“We’ve seen, since we started writing about this issue, how New York City has benefited from all these incredible markets, like Smorgasburg, the Brooklyn Flea, the Union Square holiday market.

“New York City has so many independent and entrepreneurial businesses, but so few of them have been represented in street fairs that it’s been a missed opportunity,” he said.

But some of the city’s largest street fair operators said they plan to fight the proposed rule. Todd Berman, the head of Clearview Festival Partners, which is one of the city’s largest street fair and festival operators, applauded the idea to make street fairs more inclusive, but called the new proposed regulations “draconian.”

“It is not realistic or achievable to reach the fifty percent requirement that they’re proposing and have the ability to generate a profit off of the event,” Berman said. “This regulation of fifty percent, it’s a death sentence to street festivals,” he said.

Berman, who operates many festivals outside of Manhattan, said the 100 festival cap on all outer-borough festivals was insensitive.

“I think this mayor has run on a platform of this being one city, but the boroughs are clearly being given the short end of the stick,” he said.

Thus ends Nahmias’ story. I would like to see all fairs banished from Manhattan, or at least confined to one area way downtown, or even in midtown where those who like them can find them with confidence. Please leave a comment by clicking on the lines below.

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Let There be Light Rail

Proposed Connector Route

Courtesy of Friends of the Brooklyn Queens Connector via New York Daily News.

Kudos to Mayor Bill de Blasio for proposing the Brooklyn Queens Connector, a light rail that will improve transportation along 16 miles of the East River waterfront. It’s a New York City-only undertaking (without the complications of state, federal or Metropolitan Transportation Authority involvement). Tax revenues from increased property values are expected to cover its $2.5 billion cost. Contrast that with the $4.5 billion, two-mile Phase 1 of the Second Avenue Subway, which will go from 96th Street to 63rd Street and Lexington Avenue. This required boring through rock, mining out tunnels and designing and building station stations with elevators and escalators. Brooklyn Queens Connector rails will be embedded in existing streets. Groundbreaking is tentatively scheduled for 2019-2020. If the Second Avenue Subway (a plan conceived in the 1920s) is extended north and south, one hopes future phases will be light rail and not the costly, wasteful, destructive construction that we have seen on the East Side for years. When the Second Avenue subway opens in December, 2016 (if it does) the public will see how little it gets for its money – two rails, not four as in the Lexington Avenue line, and new stops only at 96th, 86th and 72nd Streets – none in the 14 blocks between 86th and 72nd Streets. Certainly, there are concerns about de Blasio’s proposal and hopefully the review process will improve it further. The light rail was plan is based on a report commissioned by a group called Friends of the Brooklyn Queens Connector, who can serve as a model for what non-profits could achieve.

What Goes Around Comes Back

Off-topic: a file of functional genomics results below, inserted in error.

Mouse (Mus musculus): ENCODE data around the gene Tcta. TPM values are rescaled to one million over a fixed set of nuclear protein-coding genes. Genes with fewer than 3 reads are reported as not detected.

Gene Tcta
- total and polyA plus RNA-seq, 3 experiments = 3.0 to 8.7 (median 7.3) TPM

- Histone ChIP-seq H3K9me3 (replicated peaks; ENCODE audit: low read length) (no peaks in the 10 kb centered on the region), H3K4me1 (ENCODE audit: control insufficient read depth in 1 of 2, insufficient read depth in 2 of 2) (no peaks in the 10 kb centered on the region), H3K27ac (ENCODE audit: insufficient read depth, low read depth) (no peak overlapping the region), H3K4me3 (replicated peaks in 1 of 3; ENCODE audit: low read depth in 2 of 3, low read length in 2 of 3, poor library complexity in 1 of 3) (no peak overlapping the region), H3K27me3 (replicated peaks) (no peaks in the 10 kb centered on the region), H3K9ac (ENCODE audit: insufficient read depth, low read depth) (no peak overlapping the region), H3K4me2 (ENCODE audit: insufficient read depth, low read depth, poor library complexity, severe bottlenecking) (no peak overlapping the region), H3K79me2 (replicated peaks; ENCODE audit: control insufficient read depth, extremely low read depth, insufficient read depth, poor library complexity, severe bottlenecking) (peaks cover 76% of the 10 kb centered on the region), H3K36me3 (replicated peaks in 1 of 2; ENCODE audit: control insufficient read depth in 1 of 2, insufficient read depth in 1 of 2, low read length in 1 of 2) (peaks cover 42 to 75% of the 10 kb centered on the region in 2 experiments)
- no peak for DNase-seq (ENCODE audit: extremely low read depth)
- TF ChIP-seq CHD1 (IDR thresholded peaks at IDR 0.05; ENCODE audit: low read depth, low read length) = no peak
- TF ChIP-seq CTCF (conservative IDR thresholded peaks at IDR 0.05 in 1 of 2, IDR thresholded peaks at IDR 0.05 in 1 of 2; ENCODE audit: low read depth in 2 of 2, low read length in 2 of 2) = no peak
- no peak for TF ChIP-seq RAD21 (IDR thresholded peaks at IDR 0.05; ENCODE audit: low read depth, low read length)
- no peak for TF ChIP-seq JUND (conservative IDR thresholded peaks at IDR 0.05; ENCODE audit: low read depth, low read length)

On Thursday a contractor for the MTA made a boo boo and drilled into a subway tunnel at the 21st Street Station in Long Island City. Its giant drill bit scraped an occupied F-line subway car. The contractor, Griffin Dewatering New England, apparently did not follow instructions. Two years ago an MTA contractor blew life-threatening debris into East 72nd Street in Manhattan. In both incidents, people were scared witless, but no one was physically injured. However, over the past year passengers on another MTA operation, Metro-North Railroad, have died. The National Transportation Safety Board delivered a scathing condemnation of Metro-North and its regulator this Tuesday. Sen. Richard Blumenthal (D-Conn.) called the Federal Railroad Administration “essentially a lawless agency, a rogue agency.” * This came after the NTSB investigated five accidents resulting in six fatalities, more than 100 injuries, and $28 million in damages in the past eleven months. The report found that Metro-North had sacrificed scheduled maintenance and safety to keep the trains running on time. Bad management and oversight of both Metro-North and the Metropolitan Transportation Authority at the highest levels is indicated and it adds to the irony of another story that appeared next to the NTSB story in print editions of the N.Y. Times: Jay Walder, chairman of the MTA from 2009 to October, 2011 is the new head of Alta Bicycle Share that operates the Citi Bike program. In July, 2011 the board of the MTA allowed Walder to break his six-year contract, which should have run until the end of 2015. Thus he was able to seize the opportunity to run the MTR Corporation that operates rail services in China. When Walder ran out on the MTA, instead of publicly chiding Walder for breaking his contract with the public, Gov. Andrew Cuomo and former mayor Michael Bloomberg offered nothing but praise. The MTA board sent him off with a party. Only Gene Russianoff, head of the Straphangers Campaign, said that Walder’s unexpected departure would harm the MTA. “There’s always a learning curve for new management, and this learning curve will occur during the period when they’re funding their incredibly important rebuilding program,” he said. “I don’t think it’s so hot.” As it turns out, Walder’s scarper wasn’t a good career move. This year in Hong Kong, MTR announced it would not renew his contract in a decision that was “mutual.” So if the MTA and government officials had required Walder to live up to his commitments he would still be working for the people of the region. Whether Metro-North and the MTA would have performed better and spared lives and revenue with him at the helm can never be known. All that’s known is that that the man who once oversaw subway, busses and trains in the New York metropolitan region is now running a 1000-bike program he hopes to expand to all five boroughs. He will relocate Alta from Portland, Oregon to New York and will bring 6,000 more bikes to New York City. Cyclists have the kind of clout that riders of public transit riders. This time Walder needs to succeed big. Do you think he run Citi Bike longer than the few years he gave the MTA? Longer than the few he was with MTR? Will the de Blasio administration demand more from him than the MTA did? Do you expect him to do a good job? Are his skills transferable? Please comment below.